In this step-by-step tutorial, you'll learn all about one of the most exciting areas of research in the field of machine learning: generative adversarial networks.
Generative adversarial networks (GANs) are neural networks that generate material, such as images, music, speech, or text, that is similar to what humans produce.
GANs have been an active topic of research in recent years. Facebook’s AI research director Yann LeCun called adversarial training “the most interesting idea in the last 10 years” in the field of machine learning. Below, you’ll learn how GANs work before implementing two generative models of your own.
In this tutorial, you’ll learn:
Let’s get started!
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Generative adversarial networks are machine learning systems that can learn to mimic a given distribution of data. They were first proposed in a 2014 NeurIPS paper by deep learning expert Ian Goodfellow and his colleagues.
GANs consist of two neural networks, one trained to generate data and the other trained to distinguish fake data from real data (hence the “adversarial” nature of the model). Although the idea of a structure to generate data isn’t new, when it comes to image and video generation, GANs have provided impressive results such as:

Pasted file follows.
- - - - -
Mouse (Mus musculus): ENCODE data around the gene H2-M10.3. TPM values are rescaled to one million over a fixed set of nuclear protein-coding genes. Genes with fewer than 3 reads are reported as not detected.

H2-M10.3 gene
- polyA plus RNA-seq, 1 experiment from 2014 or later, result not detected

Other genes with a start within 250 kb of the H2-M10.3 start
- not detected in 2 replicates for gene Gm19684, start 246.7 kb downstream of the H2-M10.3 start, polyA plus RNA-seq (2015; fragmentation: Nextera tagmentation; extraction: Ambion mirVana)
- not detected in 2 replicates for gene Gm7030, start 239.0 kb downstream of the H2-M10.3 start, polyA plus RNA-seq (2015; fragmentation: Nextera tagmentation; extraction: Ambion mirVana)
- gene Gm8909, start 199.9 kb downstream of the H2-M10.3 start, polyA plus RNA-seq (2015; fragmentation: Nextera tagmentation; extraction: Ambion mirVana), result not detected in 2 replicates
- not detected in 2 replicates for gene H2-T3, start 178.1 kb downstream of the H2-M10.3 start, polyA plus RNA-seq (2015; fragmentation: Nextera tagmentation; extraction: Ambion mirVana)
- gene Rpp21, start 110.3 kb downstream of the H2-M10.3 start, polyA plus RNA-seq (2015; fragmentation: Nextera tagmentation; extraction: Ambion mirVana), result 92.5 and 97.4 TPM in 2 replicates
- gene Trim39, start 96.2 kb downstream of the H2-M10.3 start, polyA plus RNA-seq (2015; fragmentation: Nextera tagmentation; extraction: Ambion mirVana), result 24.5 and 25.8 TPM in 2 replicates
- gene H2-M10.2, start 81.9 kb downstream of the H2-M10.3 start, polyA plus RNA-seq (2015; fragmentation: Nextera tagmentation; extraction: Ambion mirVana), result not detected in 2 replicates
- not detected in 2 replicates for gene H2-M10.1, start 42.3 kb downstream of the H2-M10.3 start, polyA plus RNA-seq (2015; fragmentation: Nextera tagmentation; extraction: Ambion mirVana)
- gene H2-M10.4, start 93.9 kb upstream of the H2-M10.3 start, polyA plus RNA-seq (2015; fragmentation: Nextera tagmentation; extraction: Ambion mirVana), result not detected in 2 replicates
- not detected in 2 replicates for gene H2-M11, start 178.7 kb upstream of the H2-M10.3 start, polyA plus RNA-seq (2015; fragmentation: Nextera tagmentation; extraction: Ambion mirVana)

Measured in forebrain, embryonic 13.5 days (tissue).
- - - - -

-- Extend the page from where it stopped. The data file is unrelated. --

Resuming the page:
Neural networks, as their name implies, are computer algorithms modeled after networks of neurons in the human brain. Learn more about neural networks from Algorithmia.
Recurrent neural networks, also known as RNNs, are a class of neural networks that allow previous outputs to be used as inputs while having hidden states.
The purpose of this project is to build and evaluate Recurrent Neural Networks(RNNs) for sentence-level classification tasks. Let's understand about recurrent neural networks for multilabel text classification tasks.
Artificial neural networks (ANNs), usually simply called neural networks (NNs), are computing systems vaguely inspired by the biological neural networks that constitute animal brains.
Convolutional Neural Network: How is it different from the other networks? What’s so unique about CNNs and what does convolution really do? This is a math-free introduction to the wonders of CNNs.